Getting a grip

A couple of months ago I was sitting in the movie theatre with my 15 year-old daughter, weeping my way through Still Alice, the movie she’d urged me to see with her.

Unlike my daughter, I hadn’t read the novel the movie is based on but I knew enough of the plot – a woman’s descent into early-onset Alzheimer’s – to come with tissues prepared.

I was right to be prepared, it’s a gut-wrenching tale. Much of the movie centres on Alice’s relationship with her family (and especially her youngest daughter), as they all try to come to terms with her aggressive illness.

I sat sniffling in the dark, completely caught up in the story unfolding on the screen. I wasn’t just watching Julianne Moore playing a character from a novel, I was imagining myself learning that Alzheimer’s would make me lose myself a little at a time (and remembering that time I put the mail in the freezer, wondering if that’s a sign!)

I didn’t just see the complex mother and daughter relationship depicted on the screen, I connected to my own relationship with my daughter, how much she means to me and how quickly the years pass…

Said daughter, having endured enough vicarious embarrassment, broke into my reverie by leaning over and whispering, “Get a hold of yourself!”

Perhaps not the most empathic intervention one could offer, but it did shake me out of my painful pondering.

Although I try to put it more gently, I realize it’s the same advice I often give to clients when they’re caught up in anxious ruminating: “Get a hold of yourself, stay present with what’s happening right here right now, notice the stories playing out in your mind, and also notice that they are just that – stories.”

That isn’t to say that sad and terrible things haven’t happened or won’t happen, it’s just to acknowledge that our memory of something tragic or our projection of something feared is different from our lived experience in this moment.

Our minds are endlessly creative and uniquely skilled at spinning tales that will entertain, enliven, or terrify us. Anxious minds usually opt for terrifying. To paraphrase a famous quote by Mark Twain, some of the worst things that ever happened to us never happened to us.

If we can get emotionally caught up in a tale developing in front of us in a darkened movie theatre when we know it is all make-believe, it’s no surprise that the tale is that much stickier when it’s playing in an endless loop in our own heads, and stars us and the things we care most about and are most afraid of losing.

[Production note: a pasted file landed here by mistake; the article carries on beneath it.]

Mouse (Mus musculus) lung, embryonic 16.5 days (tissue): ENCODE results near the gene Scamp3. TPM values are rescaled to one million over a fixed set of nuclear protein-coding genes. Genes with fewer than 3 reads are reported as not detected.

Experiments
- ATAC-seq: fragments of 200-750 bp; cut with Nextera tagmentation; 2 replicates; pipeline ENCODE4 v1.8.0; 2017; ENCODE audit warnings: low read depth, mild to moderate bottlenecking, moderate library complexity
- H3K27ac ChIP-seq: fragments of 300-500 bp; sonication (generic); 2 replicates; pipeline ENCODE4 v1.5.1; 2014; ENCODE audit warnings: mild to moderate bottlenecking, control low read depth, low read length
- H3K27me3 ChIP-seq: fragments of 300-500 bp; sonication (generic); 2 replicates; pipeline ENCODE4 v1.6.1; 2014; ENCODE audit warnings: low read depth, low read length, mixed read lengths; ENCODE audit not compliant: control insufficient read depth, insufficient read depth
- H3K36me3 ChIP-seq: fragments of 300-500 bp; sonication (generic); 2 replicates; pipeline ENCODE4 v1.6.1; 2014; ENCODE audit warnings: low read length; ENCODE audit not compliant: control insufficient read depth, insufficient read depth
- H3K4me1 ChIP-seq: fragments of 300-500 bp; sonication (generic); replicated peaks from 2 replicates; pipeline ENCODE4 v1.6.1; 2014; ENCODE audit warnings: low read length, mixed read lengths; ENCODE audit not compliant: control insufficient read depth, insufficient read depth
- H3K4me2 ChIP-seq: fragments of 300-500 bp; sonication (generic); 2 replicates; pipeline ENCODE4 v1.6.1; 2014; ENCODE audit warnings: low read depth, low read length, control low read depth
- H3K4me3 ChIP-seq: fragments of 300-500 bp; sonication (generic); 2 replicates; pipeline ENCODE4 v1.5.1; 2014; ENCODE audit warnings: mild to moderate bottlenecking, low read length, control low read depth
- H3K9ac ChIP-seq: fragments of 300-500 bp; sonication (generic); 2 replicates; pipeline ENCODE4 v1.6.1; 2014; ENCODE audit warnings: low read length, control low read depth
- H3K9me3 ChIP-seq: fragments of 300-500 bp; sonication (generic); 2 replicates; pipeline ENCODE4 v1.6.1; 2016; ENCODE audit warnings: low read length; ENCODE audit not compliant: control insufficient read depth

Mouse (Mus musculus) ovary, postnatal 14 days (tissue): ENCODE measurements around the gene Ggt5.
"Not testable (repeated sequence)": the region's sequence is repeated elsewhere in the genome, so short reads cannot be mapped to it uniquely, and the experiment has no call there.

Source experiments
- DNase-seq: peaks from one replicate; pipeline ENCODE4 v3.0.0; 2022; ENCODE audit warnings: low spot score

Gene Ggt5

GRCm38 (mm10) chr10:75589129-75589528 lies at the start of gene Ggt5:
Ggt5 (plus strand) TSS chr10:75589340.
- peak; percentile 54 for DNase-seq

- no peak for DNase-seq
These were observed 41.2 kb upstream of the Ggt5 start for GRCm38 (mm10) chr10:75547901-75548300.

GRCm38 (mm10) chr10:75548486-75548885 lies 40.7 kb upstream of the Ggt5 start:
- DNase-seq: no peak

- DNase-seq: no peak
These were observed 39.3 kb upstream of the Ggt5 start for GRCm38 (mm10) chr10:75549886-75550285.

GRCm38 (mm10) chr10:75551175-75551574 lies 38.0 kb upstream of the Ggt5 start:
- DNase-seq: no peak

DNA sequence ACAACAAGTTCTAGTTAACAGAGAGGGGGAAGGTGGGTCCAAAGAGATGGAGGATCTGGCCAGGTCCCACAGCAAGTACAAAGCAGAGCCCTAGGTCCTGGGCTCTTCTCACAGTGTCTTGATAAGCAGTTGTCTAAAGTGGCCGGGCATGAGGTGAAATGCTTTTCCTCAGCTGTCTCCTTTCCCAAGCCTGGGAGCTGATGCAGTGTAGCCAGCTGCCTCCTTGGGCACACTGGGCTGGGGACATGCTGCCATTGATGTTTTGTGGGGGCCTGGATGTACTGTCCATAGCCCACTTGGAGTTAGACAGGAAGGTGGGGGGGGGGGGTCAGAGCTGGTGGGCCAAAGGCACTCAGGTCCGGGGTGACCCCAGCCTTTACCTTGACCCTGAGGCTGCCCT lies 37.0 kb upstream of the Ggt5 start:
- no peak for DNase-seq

We might choose to distract ourselves from the stories, or land on rituals or superstitions that give us the illusion of control (knock on wood).

We can also choose to practice mindfulness. To get a hold of ourselves – sometimes literally – bring awareness to what is happening right here right now, to notice the movie playing and also notice that in this moment we are in the theatre seat, not in the scene on the screen.

Letting it go

The first time I heard Frozen‘s Elsa belt out the now ubiquitous “Let it Go” song, I thought it had a familiar ring. That’s because when I ask clients how they think therapy could be helpful to them, “I want to learn how to let it go” is a common response.

The ‘it’ can be a distinct trauma we’ve survived, or the soul-crushing never-ending hum of anxiety. It can be loathing or criticism we heap upon ourselves, a hurt someone else has inflicted, or some other painful emotional pressure. Whatever it is, we all want to learn how to let it go.

By the time difficulty with letting it go has announced itself as a problem, we’ve tried many different ways to get it gone. We’ve drunk (or drugged, or fed, or TV-viewed, or worked, or exercised, or sexed, or slept) ourselves into oblivion, we’ve taken Elsa’s approach and tried to ignore and conceal what we’re struggling with, we’ve started new relationships to get over the hurt of old ones. And yet ‘it’ stubbornly remains, outwaiting and outlasting our efforts to make it go away.

The paradox of letting it go is that we first have to let it come. We have to let ourselves identify and experience what we’re feeling, and accept it. Tory Brach, author of “Radical Acceptance: Embracing Your Life With the Heart of a Buddha” defines radical acceptance as having two elements, “an honest acknowledgment of what is going on inside you, and a courageous willingness to be with life in the present moment, just as it is.” Radically accepting something doesn’t mean condoning it, liking it, or resigning yourself to having it always be so, it simply means becoming more willing to experience all that is present for you in this moment without judging it, resisting it, or pulling away from it. It means noticing your desire to judge, resist, and pull away, and radically accepting that as well.

Carl Jung said that “What you resist, persists” while Buddhist Shinzen Young chose to articulate the issue using a mathematical formula: Suffering = Pain + Resistance. We cannot influence our experience of pain – what has happened has already happened – but by learning how to bring more acceptance to the experience we can save ourselves some suffering.